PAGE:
• Shotgun surgery: Developer adds features to an application codebase which span a multiplicity of implementors or implementations in a single change
  • Soft code: Storing business logic in configuration files rather than source code[10]
  • Spaghetti code: Programs whose structure is barely comprehensible, especially because of misuse of code structures


  • Copy and paste programming: Copying (and modifying) existing code rather than creating generic solutions
  • Every Fool Their Own Tool: Failing to use proper software development principles when creating tools to facilitate the software development process itself.[11]
  • Golden hammer: Assuming that a favorite solution is universally applicable (See: Silver bullet)
  • Improbability factor: Assuming that it is improbable that a known error will occur
  • Invented here: The tendency towards dismissing any innovation or less than trivial solution originating from inside the organization, usually because of lack of confidence in the staff
  • Not Invented Here (NIH) syndrome: The tendency towards reinventing the wheel (failing to adopt an existing, adequate solution)
  • Premature optimization: Coding early-on for perceived efficiency, sacrificing good design, maintainability, and sometimes even real-world efficiency
  • Programming by permutation (or "programming by accident", or "programming by coincidence"): Trying to approach a solution by successively modifying the code to see if it works
  • Reinventing the square wheel: Failing to adopt an existing solution and instead adopting a custom solution which performs much worse than the existing one
  • Silver bullet: Assuming that a favorite technical solution can solve a larger process or problem
  • Tester Driven Development: Software projects in which new requirements are specified in bug reports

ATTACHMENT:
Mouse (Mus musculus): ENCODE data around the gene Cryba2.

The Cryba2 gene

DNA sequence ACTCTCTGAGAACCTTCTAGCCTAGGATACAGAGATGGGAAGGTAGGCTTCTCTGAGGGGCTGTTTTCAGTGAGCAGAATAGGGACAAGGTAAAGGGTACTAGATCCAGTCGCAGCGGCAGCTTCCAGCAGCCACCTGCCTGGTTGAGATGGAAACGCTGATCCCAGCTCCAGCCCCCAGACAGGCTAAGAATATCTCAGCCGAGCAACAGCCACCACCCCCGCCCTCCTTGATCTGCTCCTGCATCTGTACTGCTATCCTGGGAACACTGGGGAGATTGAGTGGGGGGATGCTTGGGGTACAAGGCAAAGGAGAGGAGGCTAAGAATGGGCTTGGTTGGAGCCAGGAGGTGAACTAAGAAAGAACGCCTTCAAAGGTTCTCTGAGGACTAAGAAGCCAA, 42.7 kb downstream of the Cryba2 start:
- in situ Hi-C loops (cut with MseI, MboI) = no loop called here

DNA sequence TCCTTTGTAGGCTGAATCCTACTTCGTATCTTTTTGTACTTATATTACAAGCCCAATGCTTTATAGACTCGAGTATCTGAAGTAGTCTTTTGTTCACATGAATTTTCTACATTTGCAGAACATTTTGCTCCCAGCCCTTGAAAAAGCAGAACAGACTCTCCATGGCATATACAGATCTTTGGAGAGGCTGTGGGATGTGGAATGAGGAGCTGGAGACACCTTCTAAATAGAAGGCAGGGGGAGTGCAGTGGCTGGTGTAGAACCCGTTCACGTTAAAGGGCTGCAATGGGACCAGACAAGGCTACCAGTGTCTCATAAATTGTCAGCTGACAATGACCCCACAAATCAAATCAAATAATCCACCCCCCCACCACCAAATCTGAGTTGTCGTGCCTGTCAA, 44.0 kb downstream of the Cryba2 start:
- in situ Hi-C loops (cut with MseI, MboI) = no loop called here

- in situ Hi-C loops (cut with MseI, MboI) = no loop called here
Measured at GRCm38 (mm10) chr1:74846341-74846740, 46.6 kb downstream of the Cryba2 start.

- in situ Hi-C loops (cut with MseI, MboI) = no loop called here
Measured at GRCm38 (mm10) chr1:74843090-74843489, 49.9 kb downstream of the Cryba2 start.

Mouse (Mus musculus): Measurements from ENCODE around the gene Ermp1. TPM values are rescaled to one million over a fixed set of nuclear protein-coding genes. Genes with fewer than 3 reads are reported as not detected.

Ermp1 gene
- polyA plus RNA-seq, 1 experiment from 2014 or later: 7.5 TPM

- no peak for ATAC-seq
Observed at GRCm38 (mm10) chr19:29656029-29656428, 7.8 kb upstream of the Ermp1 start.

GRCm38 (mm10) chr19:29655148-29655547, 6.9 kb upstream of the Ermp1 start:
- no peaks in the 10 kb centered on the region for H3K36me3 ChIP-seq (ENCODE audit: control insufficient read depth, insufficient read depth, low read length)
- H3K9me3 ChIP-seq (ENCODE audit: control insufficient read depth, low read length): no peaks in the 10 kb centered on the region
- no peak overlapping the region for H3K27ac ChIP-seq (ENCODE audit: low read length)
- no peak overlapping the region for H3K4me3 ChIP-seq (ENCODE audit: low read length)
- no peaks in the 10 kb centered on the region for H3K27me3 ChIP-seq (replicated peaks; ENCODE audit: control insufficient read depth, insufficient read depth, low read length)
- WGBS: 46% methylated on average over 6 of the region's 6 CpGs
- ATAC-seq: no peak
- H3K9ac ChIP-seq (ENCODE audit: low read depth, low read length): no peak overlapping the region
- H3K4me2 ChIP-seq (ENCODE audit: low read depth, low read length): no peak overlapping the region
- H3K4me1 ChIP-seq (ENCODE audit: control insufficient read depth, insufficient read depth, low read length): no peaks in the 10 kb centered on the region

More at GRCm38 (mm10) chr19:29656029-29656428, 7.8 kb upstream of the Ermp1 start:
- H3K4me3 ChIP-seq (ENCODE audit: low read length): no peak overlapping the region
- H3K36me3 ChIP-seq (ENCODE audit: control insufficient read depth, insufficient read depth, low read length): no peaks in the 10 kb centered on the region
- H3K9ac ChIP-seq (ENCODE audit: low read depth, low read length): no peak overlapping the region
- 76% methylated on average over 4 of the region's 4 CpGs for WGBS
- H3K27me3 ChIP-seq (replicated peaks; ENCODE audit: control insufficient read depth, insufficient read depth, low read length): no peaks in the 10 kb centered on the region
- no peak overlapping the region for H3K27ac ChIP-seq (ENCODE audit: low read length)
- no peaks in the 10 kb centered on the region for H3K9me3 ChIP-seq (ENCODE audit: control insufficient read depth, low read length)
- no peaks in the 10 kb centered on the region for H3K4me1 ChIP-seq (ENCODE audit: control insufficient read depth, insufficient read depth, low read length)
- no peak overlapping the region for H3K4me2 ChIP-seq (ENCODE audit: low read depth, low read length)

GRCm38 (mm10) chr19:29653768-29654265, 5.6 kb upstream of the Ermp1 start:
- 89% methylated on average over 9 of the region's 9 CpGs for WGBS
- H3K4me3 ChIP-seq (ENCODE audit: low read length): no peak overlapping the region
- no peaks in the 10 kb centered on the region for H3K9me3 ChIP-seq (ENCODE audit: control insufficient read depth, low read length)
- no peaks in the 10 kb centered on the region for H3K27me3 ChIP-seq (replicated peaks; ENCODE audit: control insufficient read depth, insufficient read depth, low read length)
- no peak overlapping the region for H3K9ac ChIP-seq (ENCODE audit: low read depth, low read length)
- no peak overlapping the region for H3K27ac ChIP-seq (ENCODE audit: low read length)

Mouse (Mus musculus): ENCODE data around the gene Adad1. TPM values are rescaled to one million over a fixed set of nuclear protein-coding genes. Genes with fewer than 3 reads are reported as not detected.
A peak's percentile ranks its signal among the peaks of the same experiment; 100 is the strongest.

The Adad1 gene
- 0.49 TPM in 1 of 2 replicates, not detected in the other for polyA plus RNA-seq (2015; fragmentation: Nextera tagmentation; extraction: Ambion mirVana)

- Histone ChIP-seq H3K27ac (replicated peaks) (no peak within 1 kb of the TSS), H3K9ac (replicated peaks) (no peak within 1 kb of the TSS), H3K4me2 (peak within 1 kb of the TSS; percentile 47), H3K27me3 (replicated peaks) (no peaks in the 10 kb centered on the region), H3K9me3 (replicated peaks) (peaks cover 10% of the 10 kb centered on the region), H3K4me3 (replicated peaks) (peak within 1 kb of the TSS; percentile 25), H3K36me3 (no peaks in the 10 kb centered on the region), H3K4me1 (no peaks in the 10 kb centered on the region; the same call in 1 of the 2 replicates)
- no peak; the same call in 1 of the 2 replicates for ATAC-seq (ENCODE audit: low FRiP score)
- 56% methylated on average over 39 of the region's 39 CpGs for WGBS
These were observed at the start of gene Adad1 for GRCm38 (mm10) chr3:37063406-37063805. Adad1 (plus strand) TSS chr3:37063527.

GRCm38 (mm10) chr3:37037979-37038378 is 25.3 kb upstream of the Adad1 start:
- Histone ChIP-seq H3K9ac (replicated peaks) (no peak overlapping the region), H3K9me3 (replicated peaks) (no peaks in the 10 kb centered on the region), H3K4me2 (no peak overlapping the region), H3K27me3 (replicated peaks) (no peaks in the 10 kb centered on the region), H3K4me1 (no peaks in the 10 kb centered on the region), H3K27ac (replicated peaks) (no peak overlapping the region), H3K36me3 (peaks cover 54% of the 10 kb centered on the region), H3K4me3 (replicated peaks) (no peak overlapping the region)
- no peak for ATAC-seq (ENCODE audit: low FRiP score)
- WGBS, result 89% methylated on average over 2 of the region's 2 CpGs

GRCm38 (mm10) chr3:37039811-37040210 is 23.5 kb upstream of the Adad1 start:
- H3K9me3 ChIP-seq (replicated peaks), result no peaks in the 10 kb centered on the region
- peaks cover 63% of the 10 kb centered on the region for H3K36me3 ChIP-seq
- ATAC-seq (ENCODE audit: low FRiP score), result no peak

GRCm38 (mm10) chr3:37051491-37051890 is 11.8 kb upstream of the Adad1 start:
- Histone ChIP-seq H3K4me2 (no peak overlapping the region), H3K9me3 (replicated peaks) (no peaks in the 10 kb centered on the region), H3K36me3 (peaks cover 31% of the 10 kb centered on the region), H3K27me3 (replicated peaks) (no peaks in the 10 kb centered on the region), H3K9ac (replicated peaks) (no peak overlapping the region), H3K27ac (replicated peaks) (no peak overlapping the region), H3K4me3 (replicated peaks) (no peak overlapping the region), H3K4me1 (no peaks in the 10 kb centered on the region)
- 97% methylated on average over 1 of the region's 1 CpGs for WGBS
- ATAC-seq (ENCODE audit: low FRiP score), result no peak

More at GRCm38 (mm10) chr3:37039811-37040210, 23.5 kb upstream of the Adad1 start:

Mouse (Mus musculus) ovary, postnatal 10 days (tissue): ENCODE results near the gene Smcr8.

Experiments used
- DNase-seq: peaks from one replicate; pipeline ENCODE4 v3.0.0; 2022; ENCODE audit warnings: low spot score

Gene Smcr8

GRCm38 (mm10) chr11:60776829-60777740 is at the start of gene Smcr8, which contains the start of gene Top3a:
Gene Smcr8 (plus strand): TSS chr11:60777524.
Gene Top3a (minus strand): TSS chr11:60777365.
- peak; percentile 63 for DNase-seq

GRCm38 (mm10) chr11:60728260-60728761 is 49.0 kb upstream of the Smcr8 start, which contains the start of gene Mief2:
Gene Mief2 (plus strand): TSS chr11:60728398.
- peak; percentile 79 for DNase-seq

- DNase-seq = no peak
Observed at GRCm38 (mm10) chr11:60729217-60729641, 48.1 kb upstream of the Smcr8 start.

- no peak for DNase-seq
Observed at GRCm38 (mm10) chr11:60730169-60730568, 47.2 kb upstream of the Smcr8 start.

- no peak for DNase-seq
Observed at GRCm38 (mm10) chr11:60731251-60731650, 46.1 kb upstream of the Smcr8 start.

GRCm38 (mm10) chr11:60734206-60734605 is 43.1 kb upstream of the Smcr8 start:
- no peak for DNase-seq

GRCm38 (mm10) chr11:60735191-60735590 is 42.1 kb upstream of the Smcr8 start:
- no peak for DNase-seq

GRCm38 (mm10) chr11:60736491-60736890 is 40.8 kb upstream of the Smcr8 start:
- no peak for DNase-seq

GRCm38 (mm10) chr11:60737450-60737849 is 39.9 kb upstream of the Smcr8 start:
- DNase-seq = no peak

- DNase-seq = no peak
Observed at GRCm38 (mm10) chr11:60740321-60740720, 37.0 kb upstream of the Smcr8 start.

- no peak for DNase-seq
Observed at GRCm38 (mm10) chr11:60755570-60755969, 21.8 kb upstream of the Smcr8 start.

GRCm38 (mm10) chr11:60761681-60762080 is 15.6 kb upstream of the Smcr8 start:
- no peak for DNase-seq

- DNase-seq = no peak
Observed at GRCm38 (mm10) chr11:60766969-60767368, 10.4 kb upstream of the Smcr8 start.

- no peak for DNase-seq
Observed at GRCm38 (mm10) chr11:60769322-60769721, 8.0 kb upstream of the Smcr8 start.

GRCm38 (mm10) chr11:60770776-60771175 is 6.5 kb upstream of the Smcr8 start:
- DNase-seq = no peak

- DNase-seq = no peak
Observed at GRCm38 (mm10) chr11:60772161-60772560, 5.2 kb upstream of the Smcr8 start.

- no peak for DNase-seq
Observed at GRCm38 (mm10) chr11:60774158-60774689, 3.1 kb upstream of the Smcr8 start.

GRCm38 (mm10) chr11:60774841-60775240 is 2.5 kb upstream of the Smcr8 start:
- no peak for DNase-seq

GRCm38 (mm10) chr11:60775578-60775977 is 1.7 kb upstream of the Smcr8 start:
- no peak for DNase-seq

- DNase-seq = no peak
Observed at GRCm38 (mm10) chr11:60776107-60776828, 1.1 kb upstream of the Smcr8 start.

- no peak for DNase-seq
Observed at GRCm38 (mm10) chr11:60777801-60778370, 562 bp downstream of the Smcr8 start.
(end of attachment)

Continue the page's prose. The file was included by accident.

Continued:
Configuration management

See also


  1. Budgen, D. (2003). Software design. Harlow, Eng.: Addison-Wesley. p. 225. ISBN 0-201-72219-4. "As described in Long (2001), design anti-patterns are 'obvious, but wrong, solutions to recurring problems'."
  2. Scott W. Ambler (1998). Process patterns: building large-scale systems using object technology. Cambridge, UK: Cambridge University Press. p. 4. ISBN 0-521-64568-9. "...common approaches to solving recurring problems that prove to be ineffective. These approaches are called antipatterns."
  3. Koenig, Andrew (March–April 1995). "Patterns and Antipatterns". Journal of Object-Oriented Programming. 8 (1): 46–48.; was later re-printed in the: Rising, Linda (1998). The patterns handbook: techniques, strategies, and applications. Cambridge, U.K.: Cambridge University Press. p. 387. ISBN 0-521-64818-1. "An antipattern is just like a pattern, except that instead of a solution it gives something that looks superficially like a solution, but isn't one."
  4. Peter, Lawrence J. (1969), The Peter Principle: Why Things Always Go Wrong; 1969 Buccaneer Books, ISBN 9781568491615
  5. Yourdon, Edward (1997), Death March; ISBN 978-0137483105
  6. "The Anaemic Domain Model is no Anti-Pattern, it's a SOLID design". SAPM: Course blog. 4 February 2014. Retrieved 3 January 2015.
  7. "Revenge of the Nerds". In the OO world you hear a good deal about "patterns". I wonder if these patterns are not sometimes evidence of case (c), the human compiler, at work. When I see patterns in my programs, I consider it a sign of trouble. The shape of a program should reflect only the problem it needs to solve. Any other regularity in the code is a sign, to me at least, that I'm using abstractions that aren't powerful enough— often that I'm generating by hand the expansions of some macro that I need to write.
  8. Lava Flow at
  9. "Undocumented 'lava flow' antipatterns complicate process". 14 January 2002. Archived from the original on 11 March 2011. Retrieved 3 May 2010.
  10. Papadimoulis, Alex (10 April 2007). "Soft Coding". Retrieved 27 June 2011.
  11. "Every Fool His Own Tool". 23 January 2017.

Further reading

  1. Laplante, Phillip A.; Neill, Colin J. (2005). Antipatterns: Identification, Refactoring and Management. Auerbach Publications. ISBN 0-8493-2994-9.
  2. Brown, William J.; Malveau, Raphael C.; McCormick, Hays W.; Thomas, Scott W. (2000). Hudson, Theresa Hudson (ed.). Anti-Patterns in Project Management. John Wiley & Sons. ISBN 0-471-36366-9.